Former Banker’s Lawyer Says Rape Case Has Inconsistencies

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A woman’s claims that she was raped by a former Goldman Sachs Group Inc. managing director are filled with inconsistencies that raise reasonable doubt about his guilt, a lawyer said at the end of a trial.

Jason Lee is charged with assaulting the Irish student in the bathroom of his $33,000-a-month East Hampton rental during a party in August 2013. He waived his right to a jury and faces as long as 25 years in prison if convicted of first-degree rape by Kahn.

The woman gave different versions of the encounter with Lee, telling police she was attacked as she entered the bathroom, while testifying that Lee barged into the bathroom after she had put her dress back on after swimming, defense attorney Andrew Lankler told New York State Supreme Court Justice Barbara Kahn Tuesday in front of a packed courtroom in Riverhead, New York.

The case against Lee suffers from “fatal inconsistencies and outright contradictions,” Lankler said in his closing argument.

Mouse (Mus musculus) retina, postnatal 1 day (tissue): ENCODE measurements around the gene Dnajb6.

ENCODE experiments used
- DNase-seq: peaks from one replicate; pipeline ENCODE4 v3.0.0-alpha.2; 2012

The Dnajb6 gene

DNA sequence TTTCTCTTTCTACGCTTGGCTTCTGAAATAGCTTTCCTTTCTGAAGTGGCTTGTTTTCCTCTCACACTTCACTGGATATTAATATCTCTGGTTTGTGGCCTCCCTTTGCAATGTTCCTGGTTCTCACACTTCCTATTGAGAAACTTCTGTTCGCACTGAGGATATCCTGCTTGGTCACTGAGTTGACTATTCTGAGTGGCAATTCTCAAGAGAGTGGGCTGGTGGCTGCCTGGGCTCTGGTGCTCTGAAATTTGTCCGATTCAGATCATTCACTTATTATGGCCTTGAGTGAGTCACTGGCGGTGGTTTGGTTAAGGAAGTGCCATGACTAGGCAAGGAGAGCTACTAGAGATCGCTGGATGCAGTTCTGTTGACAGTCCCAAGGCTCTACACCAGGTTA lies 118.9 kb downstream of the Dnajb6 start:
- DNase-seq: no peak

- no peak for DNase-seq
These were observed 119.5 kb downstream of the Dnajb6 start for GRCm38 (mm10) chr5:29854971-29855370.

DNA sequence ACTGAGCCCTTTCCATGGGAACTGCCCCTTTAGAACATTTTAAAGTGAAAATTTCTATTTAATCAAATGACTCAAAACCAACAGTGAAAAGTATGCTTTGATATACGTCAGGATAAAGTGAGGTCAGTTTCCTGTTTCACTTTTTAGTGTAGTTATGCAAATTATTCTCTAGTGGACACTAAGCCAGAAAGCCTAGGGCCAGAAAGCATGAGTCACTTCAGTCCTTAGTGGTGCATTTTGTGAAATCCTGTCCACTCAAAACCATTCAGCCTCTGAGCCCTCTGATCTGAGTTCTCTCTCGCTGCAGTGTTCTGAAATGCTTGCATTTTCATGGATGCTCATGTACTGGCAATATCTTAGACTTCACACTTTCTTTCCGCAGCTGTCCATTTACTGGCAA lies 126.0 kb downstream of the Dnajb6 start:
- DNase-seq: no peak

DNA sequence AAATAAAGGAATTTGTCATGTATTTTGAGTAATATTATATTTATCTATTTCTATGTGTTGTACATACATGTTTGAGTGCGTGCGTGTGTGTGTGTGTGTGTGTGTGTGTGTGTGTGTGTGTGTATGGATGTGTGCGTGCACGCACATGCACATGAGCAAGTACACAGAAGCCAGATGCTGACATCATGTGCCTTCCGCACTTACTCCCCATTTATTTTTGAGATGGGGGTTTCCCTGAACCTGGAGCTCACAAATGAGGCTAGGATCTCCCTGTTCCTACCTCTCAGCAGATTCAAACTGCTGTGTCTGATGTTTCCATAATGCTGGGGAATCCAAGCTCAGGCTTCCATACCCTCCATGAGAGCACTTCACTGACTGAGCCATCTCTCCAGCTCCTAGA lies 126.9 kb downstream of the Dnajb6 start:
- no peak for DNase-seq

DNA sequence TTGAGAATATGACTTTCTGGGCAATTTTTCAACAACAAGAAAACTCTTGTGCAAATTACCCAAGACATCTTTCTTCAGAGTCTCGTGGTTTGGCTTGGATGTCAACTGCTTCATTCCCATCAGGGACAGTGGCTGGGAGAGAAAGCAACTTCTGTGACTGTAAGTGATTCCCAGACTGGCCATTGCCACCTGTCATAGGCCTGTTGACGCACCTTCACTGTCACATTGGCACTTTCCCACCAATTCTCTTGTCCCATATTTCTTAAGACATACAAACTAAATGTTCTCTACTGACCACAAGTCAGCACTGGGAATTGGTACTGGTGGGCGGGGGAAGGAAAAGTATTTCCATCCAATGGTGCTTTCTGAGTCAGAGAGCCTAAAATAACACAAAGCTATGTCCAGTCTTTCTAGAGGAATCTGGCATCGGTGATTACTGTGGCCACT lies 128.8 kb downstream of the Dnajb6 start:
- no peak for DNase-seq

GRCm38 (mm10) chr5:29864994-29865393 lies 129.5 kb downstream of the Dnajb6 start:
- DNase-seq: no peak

The government rushed to prosecute Lee and failed to consider alternatives to the woman’s allegations, Lankler said. He said the woman’s brother may have been upset that she had a “very adult liaison” with an older man of Asian descent and that led to the rape charge.

Prosecutors will present their case to the judge later.

The alleged victim also said she found shorts and a t-shirt to wear in the kitchen of the home after going swimming, while her friend said Lee had loaned her the clothes.

Photos of Lee taken by police show no scratches on his face or body and forensic experts who searched the bathroom couldn’t find hair from either person, Lankler said.

Consensual Sex

While vaginal bruising was found on the woman, a nurse who examined her testified that the injuries could’ve happened during consensual sex, Lankler said.

And while the woman testified that she screamed during the encounter and that Lee yelled after she kneed him in the groin, nobody in the house heard a thing, Lankler said.

“This was no McMansion,” Lankler said. “No one hears a thing. Not a peep.”

The case is New York v. Lee, 02053/2013, New York State Supreme Court, Suffolk County (Riverhead).

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